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View Poll Results: How much cash in your wallet?
0 to 100 79 58.09%
100 to 200 29 21.32%
200 to 300 8 5.88%
more than $300 20 14.71%
Voters: 136. You may not vote on this poll

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Old 05-09-2016, 06:48 AM   #21
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$44 is all. Enough for tips on the golf course and drinks from the cart girl.


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Old 05-09-2016, 07:13 AM   #22
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Quote:
Originally Posted by RE2Boys View Post
$28, usually haveone $20 bill and odds and ends of lower value bills. When I break the $20, time to pull one from the "stash", where I keep $60 to $200 at home.

Any larger need is by check or credit card.
+1. You have described my cash-carrying tendencies. Sometimes, I'll pull an extra $20 or two before I go out if I know I may need them. This has become more rare in the last few years after I got a cash-back CC and began using it for my frequent supermarket purchases. I now hit the ATM for $160 only once a month instead of twice a month.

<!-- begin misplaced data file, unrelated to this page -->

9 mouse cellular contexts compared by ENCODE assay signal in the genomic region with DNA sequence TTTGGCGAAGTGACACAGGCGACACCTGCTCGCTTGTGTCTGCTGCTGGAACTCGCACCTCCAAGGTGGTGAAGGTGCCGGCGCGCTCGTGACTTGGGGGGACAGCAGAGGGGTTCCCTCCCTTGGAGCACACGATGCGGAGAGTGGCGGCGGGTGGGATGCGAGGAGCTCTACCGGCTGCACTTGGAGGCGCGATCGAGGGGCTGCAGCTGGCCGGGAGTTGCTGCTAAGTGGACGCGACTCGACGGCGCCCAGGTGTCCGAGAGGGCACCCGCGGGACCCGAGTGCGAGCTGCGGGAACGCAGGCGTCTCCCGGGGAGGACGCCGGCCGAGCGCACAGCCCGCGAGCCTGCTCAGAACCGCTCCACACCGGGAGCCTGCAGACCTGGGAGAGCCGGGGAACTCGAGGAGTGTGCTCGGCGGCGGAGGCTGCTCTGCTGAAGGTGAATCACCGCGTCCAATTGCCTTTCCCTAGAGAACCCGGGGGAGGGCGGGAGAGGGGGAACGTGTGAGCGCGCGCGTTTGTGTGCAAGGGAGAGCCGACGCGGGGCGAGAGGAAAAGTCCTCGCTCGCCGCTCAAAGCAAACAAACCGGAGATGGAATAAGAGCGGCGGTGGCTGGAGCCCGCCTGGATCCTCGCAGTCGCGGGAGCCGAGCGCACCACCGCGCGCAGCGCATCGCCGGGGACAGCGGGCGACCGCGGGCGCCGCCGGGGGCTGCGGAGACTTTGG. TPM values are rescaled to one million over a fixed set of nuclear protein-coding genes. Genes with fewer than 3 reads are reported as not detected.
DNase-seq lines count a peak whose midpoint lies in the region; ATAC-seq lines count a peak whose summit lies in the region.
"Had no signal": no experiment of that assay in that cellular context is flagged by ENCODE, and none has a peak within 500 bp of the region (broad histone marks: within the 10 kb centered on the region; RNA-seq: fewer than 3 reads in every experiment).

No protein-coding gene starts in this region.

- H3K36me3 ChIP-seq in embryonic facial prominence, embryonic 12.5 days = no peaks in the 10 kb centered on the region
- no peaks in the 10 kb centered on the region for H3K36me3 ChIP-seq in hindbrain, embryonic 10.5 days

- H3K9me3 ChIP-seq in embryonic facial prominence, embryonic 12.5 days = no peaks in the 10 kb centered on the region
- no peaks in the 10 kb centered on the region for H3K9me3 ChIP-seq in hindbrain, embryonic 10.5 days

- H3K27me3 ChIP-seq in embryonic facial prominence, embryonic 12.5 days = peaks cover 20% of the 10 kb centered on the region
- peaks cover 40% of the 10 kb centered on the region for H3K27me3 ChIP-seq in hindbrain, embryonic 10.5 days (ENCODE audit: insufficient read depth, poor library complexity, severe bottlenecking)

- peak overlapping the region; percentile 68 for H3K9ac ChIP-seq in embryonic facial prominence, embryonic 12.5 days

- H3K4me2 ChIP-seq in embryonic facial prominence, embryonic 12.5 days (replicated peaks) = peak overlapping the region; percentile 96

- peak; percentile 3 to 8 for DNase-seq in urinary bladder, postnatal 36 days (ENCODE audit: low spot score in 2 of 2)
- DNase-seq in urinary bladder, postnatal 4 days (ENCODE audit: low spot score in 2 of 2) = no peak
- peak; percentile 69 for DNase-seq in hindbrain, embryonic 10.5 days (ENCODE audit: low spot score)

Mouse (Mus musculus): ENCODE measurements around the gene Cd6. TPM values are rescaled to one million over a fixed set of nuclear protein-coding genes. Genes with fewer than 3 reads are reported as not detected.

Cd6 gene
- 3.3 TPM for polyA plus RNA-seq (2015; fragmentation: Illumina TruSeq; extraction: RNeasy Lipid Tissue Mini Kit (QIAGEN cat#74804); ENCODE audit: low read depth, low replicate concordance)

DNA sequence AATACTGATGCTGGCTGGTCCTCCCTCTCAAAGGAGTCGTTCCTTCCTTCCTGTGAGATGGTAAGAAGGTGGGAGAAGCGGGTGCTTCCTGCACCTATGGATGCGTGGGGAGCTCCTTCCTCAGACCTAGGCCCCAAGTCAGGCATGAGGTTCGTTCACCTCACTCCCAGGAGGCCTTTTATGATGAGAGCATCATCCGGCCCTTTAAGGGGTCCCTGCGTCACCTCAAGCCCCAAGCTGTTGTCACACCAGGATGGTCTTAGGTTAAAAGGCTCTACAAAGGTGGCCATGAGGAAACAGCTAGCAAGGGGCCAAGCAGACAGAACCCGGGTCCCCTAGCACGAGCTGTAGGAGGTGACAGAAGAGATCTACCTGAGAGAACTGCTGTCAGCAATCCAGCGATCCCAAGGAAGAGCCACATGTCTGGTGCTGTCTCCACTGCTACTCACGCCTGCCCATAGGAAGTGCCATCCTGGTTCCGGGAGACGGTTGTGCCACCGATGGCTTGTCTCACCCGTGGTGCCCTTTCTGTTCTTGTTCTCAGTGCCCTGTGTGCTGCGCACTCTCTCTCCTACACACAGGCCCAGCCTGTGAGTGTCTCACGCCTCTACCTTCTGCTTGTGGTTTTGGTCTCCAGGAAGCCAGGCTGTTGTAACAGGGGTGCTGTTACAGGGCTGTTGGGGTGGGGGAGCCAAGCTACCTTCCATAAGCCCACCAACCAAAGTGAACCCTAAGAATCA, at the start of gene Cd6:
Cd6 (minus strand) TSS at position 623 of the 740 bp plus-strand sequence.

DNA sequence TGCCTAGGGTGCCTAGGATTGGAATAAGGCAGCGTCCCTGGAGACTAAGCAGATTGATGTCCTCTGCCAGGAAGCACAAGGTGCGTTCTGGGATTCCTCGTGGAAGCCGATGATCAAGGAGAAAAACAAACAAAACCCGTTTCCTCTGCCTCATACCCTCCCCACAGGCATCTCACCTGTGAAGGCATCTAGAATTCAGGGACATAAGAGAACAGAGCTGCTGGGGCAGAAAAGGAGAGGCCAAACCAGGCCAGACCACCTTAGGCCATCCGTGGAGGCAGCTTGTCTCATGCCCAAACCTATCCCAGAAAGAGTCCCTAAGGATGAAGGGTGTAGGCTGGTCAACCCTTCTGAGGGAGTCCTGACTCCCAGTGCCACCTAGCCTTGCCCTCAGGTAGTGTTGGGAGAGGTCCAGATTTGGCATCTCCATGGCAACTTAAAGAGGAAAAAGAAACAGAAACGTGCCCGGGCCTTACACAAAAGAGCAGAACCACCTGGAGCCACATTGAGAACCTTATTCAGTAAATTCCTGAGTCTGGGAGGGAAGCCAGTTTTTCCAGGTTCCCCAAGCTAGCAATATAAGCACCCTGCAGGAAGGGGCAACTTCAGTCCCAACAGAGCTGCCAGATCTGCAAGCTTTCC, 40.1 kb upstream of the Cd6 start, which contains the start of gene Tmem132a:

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Old 05-09-2016, 07:30 AM   #23
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I use so little cash that the last time I withdrew $200 from an ATM was October 2015. I still have one of those ten $20 notes.
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Old 05-09-2016, 07:49 AM   #24
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I fast cash $200 when I break into my last $20.00 about once a month.
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Old 05-09-2016, 09:09 AM   #25